For me, I’m ending my crazy run of opening expensive, non-everyday wines on OTBN (and before I drink all of the special bottles I own).  I’m also participating in a blog hop with several other fantastic wine bloggers that I met last summer at the Wine Bloggers Conference (special thanks to Anne at Odd Ball Grape for organizing!).  With that in mind, it seemed only appropriate to open a wonderful wine that I bought in Santa Ynez, California at Bridlewood Estate Winery on the last day of the conference.

2009 Bridlewood Estate Winery Syrah

2009 Bridlewood Estate Winery Reserve Syrah

The 2009 Bridlewood Estate Winery Reserve Syrah (winery, snooth) is from Santa Ynez, California and is made with 100% Syrah grapes.  The wine was a deep clear purple with a bright ruby rim.  On the nose, there were black cherries, black licorice, and nutmeg mixed with the slightest hint of violets, black pepper, and earthiness.  In the mouth, there were black cherries, black licorice, dark chocolate, and hints of espresso, leather, and violets.  The wine had a full-body, good acidity, and strong tannins.

Is this worth a glass after work? It’s worth more than one!  What are you waiting for? At $50 a bottle, this wine is not cheap, but it’s worth the extra price if you’re looking for a wine that is a little extra special.  It’s what I look for in a big, bold red wine.  It has a nice complexity that makes it enjoyable to drink on its own, but also is wine that pairs nicely food, particularly with Hubby’s pork chops.

Question of the Day:  Did you participate in Open That Bottle Night?  If so, what did you indulge in?

Price: $50
Purchased at Bridlewood Estate Winery
Overall: 5 Corks

Sunday Baking: A Pomerol & Double Chocolate Cookies

2006 Close de la Vieille Eglise CorkWhile the new house has been renovated inside, many of the walls and open spaces are awkwardly sized.  Since we’re having trouble finding shelving and furniture to fit the space, Hubby and I have decided to do a number of small do-it-yourself projects like building shelves, an deck box for outside, etc.  As you can imagine, though, these projects require spending an inordinate amount of time at Home Depot.  There is at least one trip a weekend, and often there are more.  The first weekend in February was one of those two-trips kind of weekend, not to mention a trip Bed, Bath, & Beyond, World Market, and Michael’s Arts & Crafts.  We spent the whole day running errands.  Hubby and  I are not big football people, so we skipped the Superbowl in favor of before coming home to an evening of sorting through everything and baking cookies.   And, of course, there was a good bottle of wine to go along with the activities.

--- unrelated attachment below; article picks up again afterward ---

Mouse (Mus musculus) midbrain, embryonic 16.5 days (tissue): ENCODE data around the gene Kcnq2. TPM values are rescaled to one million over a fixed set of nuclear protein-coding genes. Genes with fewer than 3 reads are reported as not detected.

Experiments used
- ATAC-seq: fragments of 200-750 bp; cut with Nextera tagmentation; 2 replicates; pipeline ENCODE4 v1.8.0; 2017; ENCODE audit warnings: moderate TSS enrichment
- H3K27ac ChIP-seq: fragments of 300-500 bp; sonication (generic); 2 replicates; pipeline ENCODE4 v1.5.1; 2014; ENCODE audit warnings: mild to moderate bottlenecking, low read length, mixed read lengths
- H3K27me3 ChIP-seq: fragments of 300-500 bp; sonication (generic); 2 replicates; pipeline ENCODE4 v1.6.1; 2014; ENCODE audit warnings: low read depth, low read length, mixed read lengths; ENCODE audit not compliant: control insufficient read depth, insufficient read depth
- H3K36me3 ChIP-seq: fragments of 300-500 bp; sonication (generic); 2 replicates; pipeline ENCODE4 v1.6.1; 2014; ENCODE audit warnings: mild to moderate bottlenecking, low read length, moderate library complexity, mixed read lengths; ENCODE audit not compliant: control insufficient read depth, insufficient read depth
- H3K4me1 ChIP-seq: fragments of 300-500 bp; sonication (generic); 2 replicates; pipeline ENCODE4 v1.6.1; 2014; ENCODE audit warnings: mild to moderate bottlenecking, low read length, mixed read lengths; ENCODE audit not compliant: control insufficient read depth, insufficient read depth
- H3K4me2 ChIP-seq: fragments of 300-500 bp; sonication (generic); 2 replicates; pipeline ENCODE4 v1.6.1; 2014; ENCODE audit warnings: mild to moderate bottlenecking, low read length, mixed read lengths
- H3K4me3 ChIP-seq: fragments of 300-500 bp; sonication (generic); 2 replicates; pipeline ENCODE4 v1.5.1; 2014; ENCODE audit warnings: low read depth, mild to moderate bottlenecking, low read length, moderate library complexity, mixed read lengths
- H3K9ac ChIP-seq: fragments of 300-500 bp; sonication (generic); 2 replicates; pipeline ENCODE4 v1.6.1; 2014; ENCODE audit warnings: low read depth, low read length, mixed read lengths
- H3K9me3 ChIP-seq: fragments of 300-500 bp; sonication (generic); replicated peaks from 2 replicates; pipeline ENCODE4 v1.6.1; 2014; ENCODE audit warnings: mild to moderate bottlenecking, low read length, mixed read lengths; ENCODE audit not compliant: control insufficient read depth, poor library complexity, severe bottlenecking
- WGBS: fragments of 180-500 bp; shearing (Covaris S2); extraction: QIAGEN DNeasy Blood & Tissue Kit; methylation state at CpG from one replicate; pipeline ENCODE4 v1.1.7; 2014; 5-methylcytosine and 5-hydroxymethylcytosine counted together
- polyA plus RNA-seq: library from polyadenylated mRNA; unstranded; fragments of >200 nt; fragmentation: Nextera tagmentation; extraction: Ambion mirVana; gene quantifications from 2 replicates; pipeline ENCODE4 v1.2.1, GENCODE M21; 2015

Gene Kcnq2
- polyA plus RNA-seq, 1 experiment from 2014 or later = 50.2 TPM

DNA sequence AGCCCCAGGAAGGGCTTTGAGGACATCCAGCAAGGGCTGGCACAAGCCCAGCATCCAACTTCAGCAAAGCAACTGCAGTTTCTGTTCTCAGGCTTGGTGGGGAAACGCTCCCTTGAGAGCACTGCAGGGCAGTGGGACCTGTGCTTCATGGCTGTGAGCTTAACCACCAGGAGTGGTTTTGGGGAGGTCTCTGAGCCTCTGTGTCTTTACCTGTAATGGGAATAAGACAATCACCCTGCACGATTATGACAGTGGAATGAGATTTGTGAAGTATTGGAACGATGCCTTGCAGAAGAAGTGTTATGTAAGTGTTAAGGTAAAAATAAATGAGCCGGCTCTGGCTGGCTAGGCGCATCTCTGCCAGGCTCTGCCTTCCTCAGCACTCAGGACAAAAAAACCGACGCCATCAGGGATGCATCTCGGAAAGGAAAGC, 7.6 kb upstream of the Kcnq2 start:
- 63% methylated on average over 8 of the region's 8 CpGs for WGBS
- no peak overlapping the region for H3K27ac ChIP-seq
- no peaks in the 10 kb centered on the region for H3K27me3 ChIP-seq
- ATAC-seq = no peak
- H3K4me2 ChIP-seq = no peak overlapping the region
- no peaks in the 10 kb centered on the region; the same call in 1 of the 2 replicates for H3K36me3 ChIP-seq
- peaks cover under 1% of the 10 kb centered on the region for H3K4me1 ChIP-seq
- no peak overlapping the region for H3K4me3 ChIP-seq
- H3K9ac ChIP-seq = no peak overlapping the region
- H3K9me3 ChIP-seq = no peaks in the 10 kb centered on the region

2006 Close de la Vieille Eglise

2006 Close de la Vieille Eglise

The 2006 Close de la Vieille Eglise (winery, snooth) is from Pomerol, which is on the Right Bank in Bordeaux, France.  The wine is a blend of Merlot and Cabernet Franc grapes, and had a dark ruby color with a garnet rim.  On the nose, there were blackcurrants, roses, and hints of cedar and meat.  In the mouth, there were dark berries, meats, and cedar mixed with hints of licorice and chocolate.  The wine was medium-to-full bodied with medium tannins and acidity.